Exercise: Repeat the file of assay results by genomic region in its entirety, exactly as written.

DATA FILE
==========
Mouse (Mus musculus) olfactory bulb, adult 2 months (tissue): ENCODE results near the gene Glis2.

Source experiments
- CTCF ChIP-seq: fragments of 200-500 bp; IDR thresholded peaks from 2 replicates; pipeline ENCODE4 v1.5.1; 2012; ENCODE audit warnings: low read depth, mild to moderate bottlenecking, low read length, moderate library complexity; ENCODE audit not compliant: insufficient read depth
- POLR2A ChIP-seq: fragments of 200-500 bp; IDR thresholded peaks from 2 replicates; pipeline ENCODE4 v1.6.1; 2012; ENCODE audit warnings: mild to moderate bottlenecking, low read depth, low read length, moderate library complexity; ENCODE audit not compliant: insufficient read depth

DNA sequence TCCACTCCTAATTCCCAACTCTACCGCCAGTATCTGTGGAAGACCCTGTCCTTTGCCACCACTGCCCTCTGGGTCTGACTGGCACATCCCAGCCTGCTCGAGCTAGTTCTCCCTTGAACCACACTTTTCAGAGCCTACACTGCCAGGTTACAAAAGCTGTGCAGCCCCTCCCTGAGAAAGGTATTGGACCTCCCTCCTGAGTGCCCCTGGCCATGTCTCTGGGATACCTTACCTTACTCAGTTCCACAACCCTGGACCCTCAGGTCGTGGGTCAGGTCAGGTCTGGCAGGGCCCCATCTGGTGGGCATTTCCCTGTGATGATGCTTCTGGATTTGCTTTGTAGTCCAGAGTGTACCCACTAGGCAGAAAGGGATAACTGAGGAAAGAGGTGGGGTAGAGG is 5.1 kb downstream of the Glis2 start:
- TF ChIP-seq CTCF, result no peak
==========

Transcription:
Mouse (Mus musculus) olfactory bulb, adult 2 months (tissue): ENCODE results near the gene Glis2.

Source experiments
- CTCF ChIP-seq: fragments of 200-500 bp; IDR thresholded peaks from 2 replicates; pipeline ENCODE4 v1.5.1; 2012; ENCODE audit warnings: low read depth, mild to moderate bottlenecking, low read length, moderate library complexity; ENCODE audit not compliant: insufficient read depth
- POLR2A ChIP-seq: fragments of 200-500 bp; IDR thresholded peaks from 2 replicates; pipeline ENCODE4 v1.6.1; 2012; ENCODE audit warnings: mild to moderate bottlenecking, low read depth, low read length, moderate library complexity; ENCODE audit not compliant: insufficient read depth

DNA sequence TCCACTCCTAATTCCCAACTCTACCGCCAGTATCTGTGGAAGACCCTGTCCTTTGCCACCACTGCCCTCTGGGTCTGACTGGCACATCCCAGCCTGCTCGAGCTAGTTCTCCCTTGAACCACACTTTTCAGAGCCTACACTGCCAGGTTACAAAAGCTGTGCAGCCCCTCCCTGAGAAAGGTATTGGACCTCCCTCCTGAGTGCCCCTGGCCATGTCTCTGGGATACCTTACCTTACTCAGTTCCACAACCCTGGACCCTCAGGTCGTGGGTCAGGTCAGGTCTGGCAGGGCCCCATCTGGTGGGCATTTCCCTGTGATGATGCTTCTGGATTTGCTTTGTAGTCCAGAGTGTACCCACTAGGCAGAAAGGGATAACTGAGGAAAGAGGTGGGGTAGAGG is 5.1 kb downstream of the Glis2 start:
- TF ChIP-seq CTCF, result no peak